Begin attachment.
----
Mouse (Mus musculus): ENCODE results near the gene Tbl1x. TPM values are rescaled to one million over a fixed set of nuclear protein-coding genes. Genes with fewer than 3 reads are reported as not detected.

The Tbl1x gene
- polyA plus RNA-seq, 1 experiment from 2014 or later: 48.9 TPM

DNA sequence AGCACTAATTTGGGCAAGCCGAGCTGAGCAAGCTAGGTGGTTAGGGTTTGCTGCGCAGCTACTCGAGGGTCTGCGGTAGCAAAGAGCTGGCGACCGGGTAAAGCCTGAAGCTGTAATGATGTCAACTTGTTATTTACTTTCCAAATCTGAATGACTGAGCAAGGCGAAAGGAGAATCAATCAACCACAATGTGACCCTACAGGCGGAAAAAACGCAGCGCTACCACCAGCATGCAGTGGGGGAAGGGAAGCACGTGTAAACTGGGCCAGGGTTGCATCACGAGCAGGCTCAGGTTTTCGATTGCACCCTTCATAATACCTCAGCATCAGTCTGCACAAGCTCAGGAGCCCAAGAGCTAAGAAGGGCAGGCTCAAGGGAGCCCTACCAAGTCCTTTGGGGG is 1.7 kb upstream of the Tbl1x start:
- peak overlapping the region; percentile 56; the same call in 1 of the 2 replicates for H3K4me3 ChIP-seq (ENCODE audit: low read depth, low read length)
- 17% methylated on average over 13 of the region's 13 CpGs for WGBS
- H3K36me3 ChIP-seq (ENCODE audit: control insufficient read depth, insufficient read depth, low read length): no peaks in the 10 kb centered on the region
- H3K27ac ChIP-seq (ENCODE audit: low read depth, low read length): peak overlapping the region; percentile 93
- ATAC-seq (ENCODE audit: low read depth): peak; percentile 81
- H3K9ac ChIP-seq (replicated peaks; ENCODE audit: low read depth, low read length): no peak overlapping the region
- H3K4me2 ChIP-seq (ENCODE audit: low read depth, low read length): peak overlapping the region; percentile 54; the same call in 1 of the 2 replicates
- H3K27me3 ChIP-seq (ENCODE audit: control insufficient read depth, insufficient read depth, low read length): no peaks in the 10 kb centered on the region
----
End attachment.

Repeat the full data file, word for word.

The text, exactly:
Mouse (Mus musculus): ENCODE results near the gene Tbl1x. TPM values are rescaled to one million over a fixed set of nuclear protein-coding genes. Genes with fewer than 3 reads are reported as not detected.

The Tbl1x gene
- polyA plus RNA-seq, 1 experiment from 2014 or later: 48.9 TPM

DNA sequence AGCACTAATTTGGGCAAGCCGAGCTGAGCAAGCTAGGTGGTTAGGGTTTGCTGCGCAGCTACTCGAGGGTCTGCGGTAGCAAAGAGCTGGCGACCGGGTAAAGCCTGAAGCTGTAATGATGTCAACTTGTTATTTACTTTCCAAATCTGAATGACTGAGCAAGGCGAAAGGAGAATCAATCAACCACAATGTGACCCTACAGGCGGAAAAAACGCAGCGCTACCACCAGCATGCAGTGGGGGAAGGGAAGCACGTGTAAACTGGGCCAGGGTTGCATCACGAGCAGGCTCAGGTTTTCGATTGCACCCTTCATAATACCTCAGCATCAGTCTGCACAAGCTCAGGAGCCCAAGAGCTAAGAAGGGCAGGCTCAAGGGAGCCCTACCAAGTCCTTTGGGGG is 1.7 kb upstream of the Tbl1x start:
- peak overlapping the region; percentile 56; the same call in 1 of the 2 replicates for H3K4me3 ChIP-seq (ENCODE audit: low read depth, low read length)
- 17% methylated on average over 13 of the region's 13 CpGs for WGBS
- H3K36me3 ChIP-seq (ENCODE audit: control insufficient read depth, insufficient read depth, low read length): no peaks in the 10 kb centered on the region
- H3K27ac ChIP-seq (ENCODE audit: low read depth, low read length): peak overlapping the region; percentile 93
- ATAC-seq (ENCODE audit: low read depth): peak; percentile 81
- H3K9ac ChIP-seq (replicated peaks; ENCODE audit: low read depth, low read length): no peak overlapping the region
- H3K4me2 ChIP-seq (ENCODE audit: low read depth, low read length): peak overlapping the region; percentile 54; the same call in 1 of the 2 replicates
- H3K27me3 ChIP-seq (ENCODE audit: control insufficient read depth, insufficient read depth, low read length): no peaks in the 10 kb centered on the region